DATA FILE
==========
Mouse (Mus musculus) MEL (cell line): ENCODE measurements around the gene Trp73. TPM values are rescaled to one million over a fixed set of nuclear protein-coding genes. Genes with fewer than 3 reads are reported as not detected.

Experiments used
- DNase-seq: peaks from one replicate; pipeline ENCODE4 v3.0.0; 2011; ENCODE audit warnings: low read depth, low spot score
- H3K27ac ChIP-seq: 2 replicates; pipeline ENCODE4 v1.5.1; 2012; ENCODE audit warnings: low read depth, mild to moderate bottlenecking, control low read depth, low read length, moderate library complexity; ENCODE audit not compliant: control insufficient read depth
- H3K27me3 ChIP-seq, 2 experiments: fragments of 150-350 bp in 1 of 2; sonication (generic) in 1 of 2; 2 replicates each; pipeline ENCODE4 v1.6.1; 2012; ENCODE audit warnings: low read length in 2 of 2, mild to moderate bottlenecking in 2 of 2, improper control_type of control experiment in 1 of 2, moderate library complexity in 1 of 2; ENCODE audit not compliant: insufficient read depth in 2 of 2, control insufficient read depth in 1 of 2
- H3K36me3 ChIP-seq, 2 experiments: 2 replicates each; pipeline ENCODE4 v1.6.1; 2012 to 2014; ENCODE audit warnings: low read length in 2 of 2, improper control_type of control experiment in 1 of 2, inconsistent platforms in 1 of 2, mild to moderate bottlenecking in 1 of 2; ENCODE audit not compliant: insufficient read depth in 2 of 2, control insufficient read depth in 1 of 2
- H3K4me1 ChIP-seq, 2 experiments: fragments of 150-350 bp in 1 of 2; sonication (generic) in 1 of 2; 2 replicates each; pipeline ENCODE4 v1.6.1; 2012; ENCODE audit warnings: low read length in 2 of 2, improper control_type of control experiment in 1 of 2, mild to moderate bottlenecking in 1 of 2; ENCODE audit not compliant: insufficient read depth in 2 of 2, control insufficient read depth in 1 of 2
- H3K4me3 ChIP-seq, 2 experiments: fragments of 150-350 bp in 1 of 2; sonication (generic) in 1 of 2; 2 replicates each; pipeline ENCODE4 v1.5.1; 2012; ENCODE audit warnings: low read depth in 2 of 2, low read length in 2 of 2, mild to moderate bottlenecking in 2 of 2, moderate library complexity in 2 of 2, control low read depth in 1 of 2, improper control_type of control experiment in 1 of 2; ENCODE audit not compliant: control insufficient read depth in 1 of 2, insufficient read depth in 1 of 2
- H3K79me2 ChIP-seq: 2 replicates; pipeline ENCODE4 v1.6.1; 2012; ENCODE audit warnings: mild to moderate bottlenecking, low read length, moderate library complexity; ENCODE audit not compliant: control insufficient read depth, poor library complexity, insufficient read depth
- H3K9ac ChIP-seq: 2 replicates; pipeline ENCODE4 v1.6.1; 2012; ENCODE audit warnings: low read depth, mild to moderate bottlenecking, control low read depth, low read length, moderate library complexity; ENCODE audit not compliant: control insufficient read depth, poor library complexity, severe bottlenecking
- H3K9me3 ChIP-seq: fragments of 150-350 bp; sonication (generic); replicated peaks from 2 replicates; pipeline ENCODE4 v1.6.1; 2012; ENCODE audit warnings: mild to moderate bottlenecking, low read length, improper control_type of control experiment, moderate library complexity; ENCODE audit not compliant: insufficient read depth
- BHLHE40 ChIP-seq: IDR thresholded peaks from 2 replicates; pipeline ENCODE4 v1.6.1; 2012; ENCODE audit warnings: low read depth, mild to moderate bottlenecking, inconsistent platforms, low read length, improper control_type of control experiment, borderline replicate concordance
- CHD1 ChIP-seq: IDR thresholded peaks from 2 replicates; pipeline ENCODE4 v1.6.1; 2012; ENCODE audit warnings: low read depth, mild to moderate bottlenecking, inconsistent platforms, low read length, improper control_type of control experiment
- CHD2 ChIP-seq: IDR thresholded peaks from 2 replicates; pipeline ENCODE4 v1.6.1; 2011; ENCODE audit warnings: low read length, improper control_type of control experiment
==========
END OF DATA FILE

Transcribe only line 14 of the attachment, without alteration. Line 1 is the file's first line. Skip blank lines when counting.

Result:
- CHD2 ChIP-seq: IDR thresholded peaks from 2 replicates; pipeline ENCODE4 v1.6.1; 2011; ENCODE audit warnings: low read length, improper control_type of control experiment